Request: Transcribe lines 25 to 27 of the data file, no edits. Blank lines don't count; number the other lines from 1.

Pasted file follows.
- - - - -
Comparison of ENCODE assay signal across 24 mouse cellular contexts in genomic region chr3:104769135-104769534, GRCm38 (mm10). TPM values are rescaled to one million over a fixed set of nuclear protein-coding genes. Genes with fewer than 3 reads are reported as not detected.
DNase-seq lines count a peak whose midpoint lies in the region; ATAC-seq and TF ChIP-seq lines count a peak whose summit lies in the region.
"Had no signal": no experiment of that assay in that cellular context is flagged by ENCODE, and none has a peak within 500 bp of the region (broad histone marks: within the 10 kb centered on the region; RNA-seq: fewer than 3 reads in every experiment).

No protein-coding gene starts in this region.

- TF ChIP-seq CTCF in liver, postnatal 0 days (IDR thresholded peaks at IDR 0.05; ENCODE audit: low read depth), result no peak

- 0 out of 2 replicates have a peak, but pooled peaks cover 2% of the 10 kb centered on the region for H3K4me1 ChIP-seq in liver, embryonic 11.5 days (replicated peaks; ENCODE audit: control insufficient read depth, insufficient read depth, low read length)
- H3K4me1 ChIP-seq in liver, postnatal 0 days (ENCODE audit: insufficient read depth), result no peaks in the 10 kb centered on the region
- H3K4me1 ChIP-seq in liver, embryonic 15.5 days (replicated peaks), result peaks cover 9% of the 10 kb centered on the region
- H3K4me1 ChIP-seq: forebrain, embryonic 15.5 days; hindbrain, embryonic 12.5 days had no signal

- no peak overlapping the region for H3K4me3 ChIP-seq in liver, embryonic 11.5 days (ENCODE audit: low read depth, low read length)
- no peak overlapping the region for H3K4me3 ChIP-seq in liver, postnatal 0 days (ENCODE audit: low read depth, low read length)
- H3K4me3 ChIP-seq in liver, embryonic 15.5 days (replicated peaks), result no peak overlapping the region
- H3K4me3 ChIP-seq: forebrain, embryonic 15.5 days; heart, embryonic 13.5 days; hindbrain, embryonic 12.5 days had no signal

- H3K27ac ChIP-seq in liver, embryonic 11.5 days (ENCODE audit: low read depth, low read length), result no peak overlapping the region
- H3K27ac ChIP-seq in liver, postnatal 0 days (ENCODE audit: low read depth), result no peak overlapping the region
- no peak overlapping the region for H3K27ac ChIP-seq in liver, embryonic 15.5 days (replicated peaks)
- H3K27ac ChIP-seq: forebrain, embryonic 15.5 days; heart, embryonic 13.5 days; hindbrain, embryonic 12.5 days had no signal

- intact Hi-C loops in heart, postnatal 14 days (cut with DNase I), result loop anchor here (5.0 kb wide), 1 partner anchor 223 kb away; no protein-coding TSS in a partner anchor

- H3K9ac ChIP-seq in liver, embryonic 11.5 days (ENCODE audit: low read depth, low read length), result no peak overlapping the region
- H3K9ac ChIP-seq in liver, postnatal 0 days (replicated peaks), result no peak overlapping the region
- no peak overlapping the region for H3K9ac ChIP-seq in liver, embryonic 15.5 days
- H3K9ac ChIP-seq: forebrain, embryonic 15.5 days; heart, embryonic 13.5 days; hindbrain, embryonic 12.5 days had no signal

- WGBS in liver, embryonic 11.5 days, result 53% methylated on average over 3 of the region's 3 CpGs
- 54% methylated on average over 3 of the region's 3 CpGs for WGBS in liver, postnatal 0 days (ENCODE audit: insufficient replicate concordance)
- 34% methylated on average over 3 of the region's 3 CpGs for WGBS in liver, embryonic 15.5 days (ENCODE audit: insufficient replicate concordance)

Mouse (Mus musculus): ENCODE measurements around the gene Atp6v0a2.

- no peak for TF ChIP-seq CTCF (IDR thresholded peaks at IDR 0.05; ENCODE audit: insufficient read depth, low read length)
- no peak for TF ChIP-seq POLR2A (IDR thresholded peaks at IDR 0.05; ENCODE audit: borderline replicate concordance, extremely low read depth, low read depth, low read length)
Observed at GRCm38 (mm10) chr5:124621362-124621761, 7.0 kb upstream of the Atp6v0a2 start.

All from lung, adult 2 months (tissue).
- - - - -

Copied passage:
- 34% methylated on average over 3 of the region's 3 CpGs for WGBS in liver, embryonic 15.5 days (ENCODE audit: insufficient replicate concordance)

Mouse (Mus musculus): ENCODE measurements around the gene Atp6v0a2.

- no peak for TF ChIP-seq CTCF (IDR thresholded peaks at IDR 0.05; ENCODE audit: insufficient read depth, low read length)